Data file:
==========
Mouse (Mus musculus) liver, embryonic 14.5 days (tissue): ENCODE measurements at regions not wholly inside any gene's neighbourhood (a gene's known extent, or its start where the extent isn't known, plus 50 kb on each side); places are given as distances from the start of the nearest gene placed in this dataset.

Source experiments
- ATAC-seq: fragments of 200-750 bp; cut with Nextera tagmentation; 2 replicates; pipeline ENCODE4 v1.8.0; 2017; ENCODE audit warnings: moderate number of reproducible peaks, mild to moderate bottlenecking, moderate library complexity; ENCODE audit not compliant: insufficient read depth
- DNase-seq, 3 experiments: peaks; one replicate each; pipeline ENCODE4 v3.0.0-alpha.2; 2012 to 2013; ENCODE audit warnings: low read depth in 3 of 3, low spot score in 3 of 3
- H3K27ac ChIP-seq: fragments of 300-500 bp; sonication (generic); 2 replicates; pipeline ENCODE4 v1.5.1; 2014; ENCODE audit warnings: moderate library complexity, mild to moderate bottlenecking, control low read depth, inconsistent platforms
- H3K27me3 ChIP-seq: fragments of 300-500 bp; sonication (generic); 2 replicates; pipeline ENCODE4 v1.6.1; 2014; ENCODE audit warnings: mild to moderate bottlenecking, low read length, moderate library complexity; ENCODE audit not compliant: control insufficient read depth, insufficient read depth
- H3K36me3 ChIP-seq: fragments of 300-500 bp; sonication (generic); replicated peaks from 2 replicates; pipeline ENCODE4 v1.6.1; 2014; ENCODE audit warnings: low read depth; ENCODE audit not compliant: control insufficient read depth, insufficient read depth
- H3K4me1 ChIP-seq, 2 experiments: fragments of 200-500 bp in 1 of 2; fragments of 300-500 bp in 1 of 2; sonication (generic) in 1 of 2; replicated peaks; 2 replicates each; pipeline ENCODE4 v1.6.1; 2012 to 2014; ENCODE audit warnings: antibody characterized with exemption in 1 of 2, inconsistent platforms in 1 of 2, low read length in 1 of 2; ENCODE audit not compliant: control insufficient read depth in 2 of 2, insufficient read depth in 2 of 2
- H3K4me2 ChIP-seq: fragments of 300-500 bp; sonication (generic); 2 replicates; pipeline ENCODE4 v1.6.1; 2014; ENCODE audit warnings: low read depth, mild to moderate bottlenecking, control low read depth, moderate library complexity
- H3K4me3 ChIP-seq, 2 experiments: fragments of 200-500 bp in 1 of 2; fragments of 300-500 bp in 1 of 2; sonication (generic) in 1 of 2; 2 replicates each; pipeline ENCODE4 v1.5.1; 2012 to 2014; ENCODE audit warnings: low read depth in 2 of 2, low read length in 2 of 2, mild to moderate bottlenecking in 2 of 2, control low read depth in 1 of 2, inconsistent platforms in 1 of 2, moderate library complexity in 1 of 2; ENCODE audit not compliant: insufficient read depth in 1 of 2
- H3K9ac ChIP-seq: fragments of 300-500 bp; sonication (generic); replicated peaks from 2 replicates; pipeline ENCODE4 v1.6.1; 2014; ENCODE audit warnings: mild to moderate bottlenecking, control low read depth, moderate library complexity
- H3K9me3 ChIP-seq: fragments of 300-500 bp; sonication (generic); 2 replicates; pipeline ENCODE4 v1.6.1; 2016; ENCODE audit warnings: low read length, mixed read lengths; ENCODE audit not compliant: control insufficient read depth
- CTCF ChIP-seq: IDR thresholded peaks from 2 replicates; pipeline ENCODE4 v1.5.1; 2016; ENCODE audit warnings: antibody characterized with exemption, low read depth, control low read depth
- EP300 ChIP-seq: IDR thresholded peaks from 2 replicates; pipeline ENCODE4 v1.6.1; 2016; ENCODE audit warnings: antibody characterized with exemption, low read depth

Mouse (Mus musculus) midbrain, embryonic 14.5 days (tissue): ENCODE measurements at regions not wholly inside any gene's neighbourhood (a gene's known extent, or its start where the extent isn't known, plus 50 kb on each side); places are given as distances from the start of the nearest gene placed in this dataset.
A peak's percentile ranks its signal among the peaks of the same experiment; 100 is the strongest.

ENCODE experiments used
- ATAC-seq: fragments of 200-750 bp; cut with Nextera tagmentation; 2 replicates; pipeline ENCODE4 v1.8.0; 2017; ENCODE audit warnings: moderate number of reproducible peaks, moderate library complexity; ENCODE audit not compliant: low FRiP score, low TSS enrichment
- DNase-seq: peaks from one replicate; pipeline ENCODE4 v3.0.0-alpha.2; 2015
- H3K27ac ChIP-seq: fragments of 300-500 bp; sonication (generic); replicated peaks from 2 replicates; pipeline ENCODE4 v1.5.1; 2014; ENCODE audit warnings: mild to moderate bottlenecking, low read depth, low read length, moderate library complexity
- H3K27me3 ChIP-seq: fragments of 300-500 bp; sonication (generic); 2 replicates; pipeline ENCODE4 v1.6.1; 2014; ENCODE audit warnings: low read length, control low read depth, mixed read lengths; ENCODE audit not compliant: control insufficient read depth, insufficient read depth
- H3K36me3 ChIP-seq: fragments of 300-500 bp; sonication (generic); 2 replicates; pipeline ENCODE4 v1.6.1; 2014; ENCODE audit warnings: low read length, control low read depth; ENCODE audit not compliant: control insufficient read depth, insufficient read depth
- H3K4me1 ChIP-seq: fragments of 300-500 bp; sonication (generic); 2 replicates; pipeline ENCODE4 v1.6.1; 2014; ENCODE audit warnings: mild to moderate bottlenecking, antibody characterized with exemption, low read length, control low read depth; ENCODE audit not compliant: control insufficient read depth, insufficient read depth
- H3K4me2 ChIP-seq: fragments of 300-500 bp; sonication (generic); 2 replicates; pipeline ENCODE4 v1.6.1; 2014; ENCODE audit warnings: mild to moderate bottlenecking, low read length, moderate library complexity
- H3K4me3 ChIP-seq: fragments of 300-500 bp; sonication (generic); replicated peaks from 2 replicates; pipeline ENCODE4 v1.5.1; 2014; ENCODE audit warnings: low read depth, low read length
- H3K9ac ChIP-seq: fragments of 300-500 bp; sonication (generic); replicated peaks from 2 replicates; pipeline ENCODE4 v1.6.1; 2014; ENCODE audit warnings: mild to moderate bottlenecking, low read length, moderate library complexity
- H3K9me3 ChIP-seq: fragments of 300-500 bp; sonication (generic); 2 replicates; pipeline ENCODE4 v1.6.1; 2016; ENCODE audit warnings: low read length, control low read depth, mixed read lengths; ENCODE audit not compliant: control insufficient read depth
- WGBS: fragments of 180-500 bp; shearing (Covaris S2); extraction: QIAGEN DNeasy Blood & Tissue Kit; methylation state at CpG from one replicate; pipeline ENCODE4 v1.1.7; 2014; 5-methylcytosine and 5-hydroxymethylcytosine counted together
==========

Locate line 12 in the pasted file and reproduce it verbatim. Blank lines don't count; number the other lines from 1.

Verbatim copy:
- H3K9me3 ChIP-seq: fragments of 300-500 bp; sonication (generic); 2 replicates; pipeline ENCODE4 v1.6.1; 2016; ENCODE audit warnings: low read length, mixed read lengths; ENCODE audit not compliant: control insufficient read depth